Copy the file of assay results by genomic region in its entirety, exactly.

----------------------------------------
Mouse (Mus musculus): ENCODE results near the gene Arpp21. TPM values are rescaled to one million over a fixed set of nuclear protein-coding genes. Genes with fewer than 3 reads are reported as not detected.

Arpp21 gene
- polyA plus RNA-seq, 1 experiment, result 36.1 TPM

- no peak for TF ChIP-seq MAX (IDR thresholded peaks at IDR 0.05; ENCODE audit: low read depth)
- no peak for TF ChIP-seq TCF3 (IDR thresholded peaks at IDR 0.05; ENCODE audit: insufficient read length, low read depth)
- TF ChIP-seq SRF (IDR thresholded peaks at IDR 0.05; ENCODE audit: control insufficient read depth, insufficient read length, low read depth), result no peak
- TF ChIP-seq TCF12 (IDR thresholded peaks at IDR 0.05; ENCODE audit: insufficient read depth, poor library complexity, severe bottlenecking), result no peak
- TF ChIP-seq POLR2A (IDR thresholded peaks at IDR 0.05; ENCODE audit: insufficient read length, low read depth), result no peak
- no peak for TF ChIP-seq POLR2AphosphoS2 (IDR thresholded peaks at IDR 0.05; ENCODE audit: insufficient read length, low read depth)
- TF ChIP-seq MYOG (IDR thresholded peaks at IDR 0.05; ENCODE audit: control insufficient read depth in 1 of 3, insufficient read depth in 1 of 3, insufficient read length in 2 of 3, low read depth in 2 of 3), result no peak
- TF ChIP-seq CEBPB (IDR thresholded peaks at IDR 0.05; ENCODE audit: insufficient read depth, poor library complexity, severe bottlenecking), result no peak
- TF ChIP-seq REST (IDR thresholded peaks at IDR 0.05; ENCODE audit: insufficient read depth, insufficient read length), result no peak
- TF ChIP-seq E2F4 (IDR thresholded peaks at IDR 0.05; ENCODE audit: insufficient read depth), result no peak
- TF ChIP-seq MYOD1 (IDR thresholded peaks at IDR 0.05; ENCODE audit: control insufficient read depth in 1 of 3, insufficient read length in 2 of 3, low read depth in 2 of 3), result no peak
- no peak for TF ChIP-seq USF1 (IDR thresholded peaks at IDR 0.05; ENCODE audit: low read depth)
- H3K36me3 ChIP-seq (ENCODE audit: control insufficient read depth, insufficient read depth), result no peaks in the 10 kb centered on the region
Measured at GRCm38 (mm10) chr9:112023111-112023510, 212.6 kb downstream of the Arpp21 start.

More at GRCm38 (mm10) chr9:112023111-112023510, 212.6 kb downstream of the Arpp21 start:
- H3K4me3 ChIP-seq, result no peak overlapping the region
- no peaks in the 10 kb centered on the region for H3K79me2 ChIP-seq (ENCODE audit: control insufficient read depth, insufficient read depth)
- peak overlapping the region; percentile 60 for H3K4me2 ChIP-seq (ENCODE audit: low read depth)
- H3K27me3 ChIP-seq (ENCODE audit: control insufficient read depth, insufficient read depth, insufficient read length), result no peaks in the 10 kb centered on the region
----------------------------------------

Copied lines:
Mouse (Mus musculus): ENCODE results near the gene Arpp21. TPM values are rescaled to one million over a fixed set of nuclear protein-coding genes. Genes with fewer than 3 reads are reported as not detected.

Arpp21 gene
- polyA plus RNA-seq, 1 experiment, result 36.1 TPM

- no peak for TF ChIP-seq MAX (IDR thresholded peaks at IDR 0.05; ENCODE audit: low read depth)
- no peak for TF ChIP-seq TCF3 (IDR thresholded peaks at IDR 0.05; ENCODE audit: insufficient read length, low read depth)
- TF ChIP-seq SRF (IDR thresholded peaks at IDR 0.05; ENCODE audit: control insufficient read depth, insufficient read length, low read depth), result no peak
- TF ChIP-seq TCF12 (IDR thresholded peaks at IDR 0.05; ENCODE audit: insufficient read depth, poor library complexity, severe bottlenecking), result no peak
- TF ChIP-seq POLR2A (IDR thresholded peaks at IDR 0.05; ENCODE audit: insufficient read length, low read depth), result no peak
- no peak for TF ChIP-seq POLR2AphosphoS2 (IDR thresholded peaks at IDR 0.05; ENCODE audit: insufficient read length, low read depth)
- TF ChIP-seq MYOG (IDR thresholded peaks at IDR 0.05; ENCODE audit: control insufficient read depth in 1 of 3, insufficient read depth in 1 of 3, insufficient read length in 2 of 3, low read depth in 2 of 3), result no peak
- TF ChIP-seq CEBPB (IDR thresholded peaks at IDR 0.05; ENCODE audit: insufficient read depth, poor library complexity, severe bottlenecking), result no peak
- TF ChIP-seq REST (IDR thresholded peaks at IDR 0.05; ENCODE audit: insufficient read depth, insufficient read length), result no peak
- TF ChIP-seq E2F4 (IDR thresholded peaks at IDR 0.05; ENCODE audit: insufficient read depth), result no peak
- TF ChIP-seq MYOD1 (IDR thresholded peaks at IDR 0.05; ENCODE audit: control insufficient read depth in 1 of 3, insufficient read length in 2 of 3, low read depth in 2 of 3), result no peak
- no peak for TF ChIP-seq USF1 (IDR thresholded peaks at IDR 0.05; ENCODE audit: low read depth)
- H3K36me3 ChIP-seq (ENCODE audit: control insufficient read depth, insufficient read depth), result no peaks in the 10 kb centered on the region
Measured at GRCm38 (mm10) chr9:112023111-112023510, 212.6 kb downstream of the Arpp21 start.

More at GRCm38 (mm10) chr9:112023111-112023510, 212.6 kb downstream of the Arpp21 start:
- H3K4me3 ChIP-seq, result no peak overlapping the region
- no peaks in the 10 kb centered on the region for H3K79me2 ChIP-seq (ENCODE audit: control insufficient read depth, insufficient read depth)
- peak overlapping the region; percentile 60 for H3K4me2 ChIP-seq (ENCODE audit: low read depth)
- H3K27me3 ChIP-seq (ENCODE audit: control insufficient read depth, insufficient read depth, insufficient read length), result no peaks in the 10 kb centered on the region